Leong said Nejedly had one of the longest tenures in the history of the governing board and, of the trustees currently serving, Ward I representative John Marquez currently has the most years under his belt — but only coming in at about a quarter of Nejedly’s experience.
“So, you’re dropping from 22 years of experience to six years of experience,” said Leong, adding that Nejedly’s historical and institutional knowledge are resources that will be missed.
District Governing Board Vice President Greg Enholm, who represents Ward V and President Vicki Gordon who represents Ward II, both said it seemed like the end of an era with the college district also losing other long-time members — like former Diablo Valley College President Pete Garcia who retired earlier this year, Benjamin who will retire in December and former trustee Sheila Grilli, who died three years ago after 15 years on the job.
“We’re now going into what can be I think called uncharted but not unknown territory,” said Enholm, who added that he wondered what direction the district will now go in.
Gordon echoed his sentiments and said, “It’s a little bit daunting for us newbies.”
But more than just his vast knowledge of the way the three-college district has worked and its decision-making history, Nejedly was described as an advocate for students and campus facilities and a valued co-worker.
“He is just a joy to work with,” said Benjamin. “He’s consistent, he’s rational, he’s caring, he’s supportive of the staff, he understands the role of the board member and has served in that role magnificently.”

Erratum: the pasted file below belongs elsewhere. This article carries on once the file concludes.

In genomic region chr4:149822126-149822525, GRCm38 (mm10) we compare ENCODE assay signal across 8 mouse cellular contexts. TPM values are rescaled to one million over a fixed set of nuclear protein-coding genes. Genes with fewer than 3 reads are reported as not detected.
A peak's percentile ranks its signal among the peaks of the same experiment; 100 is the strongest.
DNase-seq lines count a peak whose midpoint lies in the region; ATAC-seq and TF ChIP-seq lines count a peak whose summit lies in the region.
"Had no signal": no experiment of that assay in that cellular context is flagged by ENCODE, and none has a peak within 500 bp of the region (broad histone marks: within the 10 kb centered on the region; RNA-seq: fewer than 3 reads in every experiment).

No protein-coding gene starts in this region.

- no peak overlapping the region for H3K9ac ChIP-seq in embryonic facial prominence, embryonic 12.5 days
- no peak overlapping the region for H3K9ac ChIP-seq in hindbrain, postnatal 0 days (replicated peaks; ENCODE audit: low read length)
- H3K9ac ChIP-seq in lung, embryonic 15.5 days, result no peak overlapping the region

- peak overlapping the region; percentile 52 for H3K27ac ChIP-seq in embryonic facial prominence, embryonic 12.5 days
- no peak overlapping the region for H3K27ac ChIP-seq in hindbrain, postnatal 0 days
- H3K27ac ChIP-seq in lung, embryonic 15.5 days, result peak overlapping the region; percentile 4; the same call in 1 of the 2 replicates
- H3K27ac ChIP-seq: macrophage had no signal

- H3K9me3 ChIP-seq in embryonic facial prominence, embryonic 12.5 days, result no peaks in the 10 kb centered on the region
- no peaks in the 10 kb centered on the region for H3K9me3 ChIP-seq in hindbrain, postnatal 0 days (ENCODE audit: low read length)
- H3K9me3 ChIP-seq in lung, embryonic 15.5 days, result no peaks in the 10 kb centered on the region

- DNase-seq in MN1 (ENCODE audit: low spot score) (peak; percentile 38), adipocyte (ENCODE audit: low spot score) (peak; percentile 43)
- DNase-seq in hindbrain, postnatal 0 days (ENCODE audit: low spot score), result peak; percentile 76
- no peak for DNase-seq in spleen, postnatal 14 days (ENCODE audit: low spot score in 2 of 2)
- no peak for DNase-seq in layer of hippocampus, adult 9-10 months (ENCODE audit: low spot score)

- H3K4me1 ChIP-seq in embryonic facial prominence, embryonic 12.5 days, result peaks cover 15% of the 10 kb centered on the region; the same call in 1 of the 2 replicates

Gordon, who noted that people are sometimes leery of the “new kid on the block,” said Nejedly responded in a different way.
“He not only opened the door but he put out the welcome mat and [was] always quick with a smile and a twinkle in his eye,” said Gordon, who brought 15 years of K-12 school board experience to the college district. She explained Nejedly had always valued her opinions and input and said she appreciated that.
Benjamin also characterized Nejedly as a “staunch supporter of students” and said he understood how important facilities were to student success and the district’s need to have a physical environment that showed it cared about them. She said Nejedly, who was a lawyer and a licensed general engineering contractor and real estate broker with a degree in construction mangement, played a major role in bond passages in recent years, which brought in money to the district for repairing old buildings and for funding the construction of new ones.
“Everything [students] see, in terms of physical changes that have taken in place in anyone of our colleges, he has been connected to that in a very strong way,” said Benjamin.
After sending out the announcement, Benjamin said there was a strong response from the community.
“The emails I received back since I sent that message out last night are a testimony to what he means and has meant to the district,” she said.
Enholm said the district will now look to finding a replacement for Nejedly, who represented the Ward IV cities of Blackhawk, Byron, Danville, Diablo, Discovery Bay, San Ramon, parts of Alamo, Antioch, Brentwood, Clayton and Concord.